But the fundamental Aston character isn’t buried particularly deeply. As always, the V12 engine gives its best when worked hard, pulling with increasing vigour and a gorgeous yowling soundtrack at higher revs.
The gearbox also seems to be happier in its manual mode than when left in drive, with changes ordered by the shift paddles delivered quickly and cleanly.
The hydraulically assisted steering feels light but increased chassis loadings deliver proper feedback, and the Lagonda feels far smaller on the road than its dimensions suggest it should.
It’s soon being hustled along at speeds that would produce some complaints from any rear-seat passengers, with the Taraf showing every sign of enjoying this unlikely back road workout, especially with chassis and throttle pedal firmed up in Sport mode.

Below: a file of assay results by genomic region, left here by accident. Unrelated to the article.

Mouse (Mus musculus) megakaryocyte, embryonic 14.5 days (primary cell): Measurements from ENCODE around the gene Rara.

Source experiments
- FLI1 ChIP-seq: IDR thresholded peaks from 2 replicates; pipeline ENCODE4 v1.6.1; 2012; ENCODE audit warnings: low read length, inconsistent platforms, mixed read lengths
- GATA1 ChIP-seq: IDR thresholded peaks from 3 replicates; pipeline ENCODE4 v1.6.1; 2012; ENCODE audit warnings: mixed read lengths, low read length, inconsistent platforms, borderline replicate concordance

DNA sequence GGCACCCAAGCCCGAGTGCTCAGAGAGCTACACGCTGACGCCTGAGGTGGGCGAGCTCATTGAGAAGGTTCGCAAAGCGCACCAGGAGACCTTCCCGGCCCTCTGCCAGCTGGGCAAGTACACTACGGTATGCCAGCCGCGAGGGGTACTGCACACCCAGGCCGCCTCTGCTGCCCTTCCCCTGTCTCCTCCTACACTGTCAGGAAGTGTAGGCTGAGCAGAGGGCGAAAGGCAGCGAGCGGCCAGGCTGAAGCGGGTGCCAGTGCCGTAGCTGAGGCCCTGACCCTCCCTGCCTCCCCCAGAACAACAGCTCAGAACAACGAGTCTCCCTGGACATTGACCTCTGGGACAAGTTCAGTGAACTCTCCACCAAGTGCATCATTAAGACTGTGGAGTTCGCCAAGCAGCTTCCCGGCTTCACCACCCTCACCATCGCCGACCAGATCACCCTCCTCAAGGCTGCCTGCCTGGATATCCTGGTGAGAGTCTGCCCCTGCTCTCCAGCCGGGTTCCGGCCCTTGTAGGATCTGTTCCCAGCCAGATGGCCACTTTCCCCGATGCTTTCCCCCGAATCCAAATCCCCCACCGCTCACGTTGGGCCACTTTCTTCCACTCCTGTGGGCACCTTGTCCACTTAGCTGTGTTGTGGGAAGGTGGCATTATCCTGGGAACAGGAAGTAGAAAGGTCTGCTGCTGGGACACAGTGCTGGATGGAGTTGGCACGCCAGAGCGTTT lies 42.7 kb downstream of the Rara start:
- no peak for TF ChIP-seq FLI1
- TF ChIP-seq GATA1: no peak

What’s lacking is much in the way of waft. There’s noticeably more road and wind noise than you would find in its obvious rivals, and although the springs and dampers do a good job of dealing with rougher surfaces at speed – and the longer wheelbase definitely helps to smooth things out compared to the Rapide – the Taraf doesn’t deliver the magic carpet experience that normally comes as standard in this segment.
It still feels like a sportscar at heart, but one that’s doing a decent impression of a limousine. Which, to be fair, it pretty much is.
This is a car that makes a Rolls-Royce Phantom or Bentley Mulsanne look positively mass-produced, and that will be the core of its appeal of the super-affluent who want exclusivity above anything else.
This is a fascinating bit of toe-dipping and potentially the start of something far bigger. Here’s to that future.
Aston Martin Lagonda Taraf
Price £685,000; Engine V12, 5935cc, petrol; Power 540bhp at 6650rpm; Torque 465lb ft at 5500rpm; 0-62mph 4.4sec; Top speed 195mph-plus; Gearbox 8-spd torque converter automatic; Kerb weight 1995kg; Economy 21mpg (combined, est); CO2 300g/km, 37% (est)